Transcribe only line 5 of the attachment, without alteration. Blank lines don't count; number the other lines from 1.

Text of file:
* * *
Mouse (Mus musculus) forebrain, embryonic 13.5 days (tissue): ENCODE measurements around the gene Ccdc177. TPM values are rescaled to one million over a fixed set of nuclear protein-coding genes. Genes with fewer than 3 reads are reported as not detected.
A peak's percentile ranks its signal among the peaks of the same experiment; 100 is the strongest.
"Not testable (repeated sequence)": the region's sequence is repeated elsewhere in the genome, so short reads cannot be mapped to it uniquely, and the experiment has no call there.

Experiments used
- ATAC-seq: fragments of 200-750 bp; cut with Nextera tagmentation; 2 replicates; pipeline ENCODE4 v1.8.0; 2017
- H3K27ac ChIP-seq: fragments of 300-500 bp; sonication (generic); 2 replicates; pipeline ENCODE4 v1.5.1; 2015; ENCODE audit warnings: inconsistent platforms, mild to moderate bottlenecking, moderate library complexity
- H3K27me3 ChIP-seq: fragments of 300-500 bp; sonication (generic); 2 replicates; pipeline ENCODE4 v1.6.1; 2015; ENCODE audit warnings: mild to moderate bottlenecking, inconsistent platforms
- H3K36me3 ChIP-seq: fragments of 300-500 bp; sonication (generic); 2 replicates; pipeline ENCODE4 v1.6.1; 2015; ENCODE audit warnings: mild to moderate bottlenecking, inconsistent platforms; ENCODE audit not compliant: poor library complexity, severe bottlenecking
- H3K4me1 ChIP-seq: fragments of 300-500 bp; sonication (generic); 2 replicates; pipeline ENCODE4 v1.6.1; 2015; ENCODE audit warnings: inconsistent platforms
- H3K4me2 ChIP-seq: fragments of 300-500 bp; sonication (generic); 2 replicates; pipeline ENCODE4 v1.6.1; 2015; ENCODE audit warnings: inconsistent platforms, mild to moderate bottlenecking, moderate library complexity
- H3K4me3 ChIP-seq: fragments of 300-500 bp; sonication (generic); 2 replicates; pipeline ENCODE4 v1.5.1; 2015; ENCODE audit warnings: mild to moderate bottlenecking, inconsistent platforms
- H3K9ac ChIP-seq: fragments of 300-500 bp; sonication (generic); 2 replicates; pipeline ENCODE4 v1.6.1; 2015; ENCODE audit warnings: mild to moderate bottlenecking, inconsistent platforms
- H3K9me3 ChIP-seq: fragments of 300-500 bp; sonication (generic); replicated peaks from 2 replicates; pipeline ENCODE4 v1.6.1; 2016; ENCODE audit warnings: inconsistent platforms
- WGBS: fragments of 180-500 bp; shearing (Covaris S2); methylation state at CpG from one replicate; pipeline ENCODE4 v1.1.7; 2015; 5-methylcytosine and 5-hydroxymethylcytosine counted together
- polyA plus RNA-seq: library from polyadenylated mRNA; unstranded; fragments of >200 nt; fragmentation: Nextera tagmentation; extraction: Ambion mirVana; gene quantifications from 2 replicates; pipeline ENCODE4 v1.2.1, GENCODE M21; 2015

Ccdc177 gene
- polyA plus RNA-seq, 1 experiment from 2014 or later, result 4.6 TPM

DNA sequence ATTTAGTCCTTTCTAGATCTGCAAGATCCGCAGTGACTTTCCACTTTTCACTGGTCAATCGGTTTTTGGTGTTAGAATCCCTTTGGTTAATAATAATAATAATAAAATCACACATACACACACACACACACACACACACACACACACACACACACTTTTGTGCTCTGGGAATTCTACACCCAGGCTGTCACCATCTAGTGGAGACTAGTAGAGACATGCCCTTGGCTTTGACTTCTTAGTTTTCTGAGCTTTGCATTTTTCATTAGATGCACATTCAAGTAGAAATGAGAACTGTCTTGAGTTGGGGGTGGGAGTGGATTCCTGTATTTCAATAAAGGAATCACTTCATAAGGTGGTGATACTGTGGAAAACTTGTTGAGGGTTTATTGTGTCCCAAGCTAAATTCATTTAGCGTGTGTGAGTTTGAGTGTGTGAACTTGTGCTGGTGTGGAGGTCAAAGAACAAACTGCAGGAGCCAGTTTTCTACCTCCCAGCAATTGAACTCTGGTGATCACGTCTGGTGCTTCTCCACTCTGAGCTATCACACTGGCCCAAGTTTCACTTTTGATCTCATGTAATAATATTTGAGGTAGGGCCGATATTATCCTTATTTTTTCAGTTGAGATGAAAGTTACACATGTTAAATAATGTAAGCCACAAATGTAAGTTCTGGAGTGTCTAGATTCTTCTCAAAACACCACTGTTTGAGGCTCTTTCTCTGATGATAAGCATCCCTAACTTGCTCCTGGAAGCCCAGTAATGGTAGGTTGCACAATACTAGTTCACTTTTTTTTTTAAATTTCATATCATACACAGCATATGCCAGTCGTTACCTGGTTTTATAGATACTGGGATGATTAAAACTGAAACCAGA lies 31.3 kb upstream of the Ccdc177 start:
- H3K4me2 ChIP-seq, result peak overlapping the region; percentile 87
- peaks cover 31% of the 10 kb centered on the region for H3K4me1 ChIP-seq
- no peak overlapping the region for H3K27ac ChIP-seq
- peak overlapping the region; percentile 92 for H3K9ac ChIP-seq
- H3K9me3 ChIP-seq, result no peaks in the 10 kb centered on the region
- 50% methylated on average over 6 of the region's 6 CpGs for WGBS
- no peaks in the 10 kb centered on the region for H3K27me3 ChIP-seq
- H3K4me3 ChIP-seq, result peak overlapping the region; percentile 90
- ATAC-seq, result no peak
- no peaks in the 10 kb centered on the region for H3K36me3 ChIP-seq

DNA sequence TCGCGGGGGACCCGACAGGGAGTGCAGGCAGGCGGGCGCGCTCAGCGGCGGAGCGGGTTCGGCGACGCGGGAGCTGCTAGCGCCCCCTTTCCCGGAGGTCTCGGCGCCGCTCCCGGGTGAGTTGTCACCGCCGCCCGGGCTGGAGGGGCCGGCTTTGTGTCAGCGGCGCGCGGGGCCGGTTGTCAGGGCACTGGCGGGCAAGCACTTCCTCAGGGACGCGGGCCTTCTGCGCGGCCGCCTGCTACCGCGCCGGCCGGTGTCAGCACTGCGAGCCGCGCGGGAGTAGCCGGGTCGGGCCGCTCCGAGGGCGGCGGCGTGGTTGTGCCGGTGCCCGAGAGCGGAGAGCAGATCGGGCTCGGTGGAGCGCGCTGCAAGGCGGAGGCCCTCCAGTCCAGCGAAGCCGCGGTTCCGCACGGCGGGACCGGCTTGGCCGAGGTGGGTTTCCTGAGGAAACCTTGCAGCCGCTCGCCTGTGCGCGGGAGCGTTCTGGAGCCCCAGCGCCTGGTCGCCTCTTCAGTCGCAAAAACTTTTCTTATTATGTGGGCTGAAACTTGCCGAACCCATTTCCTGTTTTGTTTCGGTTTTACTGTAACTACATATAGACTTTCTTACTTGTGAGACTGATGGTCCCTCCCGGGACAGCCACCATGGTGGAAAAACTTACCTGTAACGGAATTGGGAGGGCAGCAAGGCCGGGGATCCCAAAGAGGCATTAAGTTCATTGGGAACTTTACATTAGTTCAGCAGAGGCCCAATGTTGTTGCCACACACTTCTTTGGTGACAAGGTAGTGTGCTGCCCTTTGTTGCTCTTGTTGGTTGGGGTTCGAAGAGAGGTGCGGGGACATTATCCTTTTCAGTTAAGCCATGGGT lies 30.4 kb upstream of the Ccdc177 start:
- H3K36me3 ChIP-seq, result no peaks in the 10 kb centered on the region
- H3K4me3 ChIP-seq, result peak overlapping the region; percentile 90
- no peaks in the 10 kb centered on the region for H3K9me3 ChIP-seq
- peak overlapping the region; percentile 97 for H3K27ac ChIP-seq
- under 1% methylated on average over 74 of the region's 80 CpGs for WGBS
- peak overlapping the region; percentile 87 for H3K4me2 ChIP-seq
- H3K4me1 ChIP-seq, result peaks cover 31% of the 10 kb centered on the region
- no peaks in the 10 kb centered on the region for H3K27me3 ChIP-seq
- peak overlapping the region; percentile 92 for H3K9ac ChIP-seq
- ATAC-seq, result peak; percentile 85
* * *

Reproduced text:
- ATAC-seq: fragments of 200-750 bp; cut with Nextera tagmentation; 2 replicates; pipeline ENCODE4 v1.8.0; 2017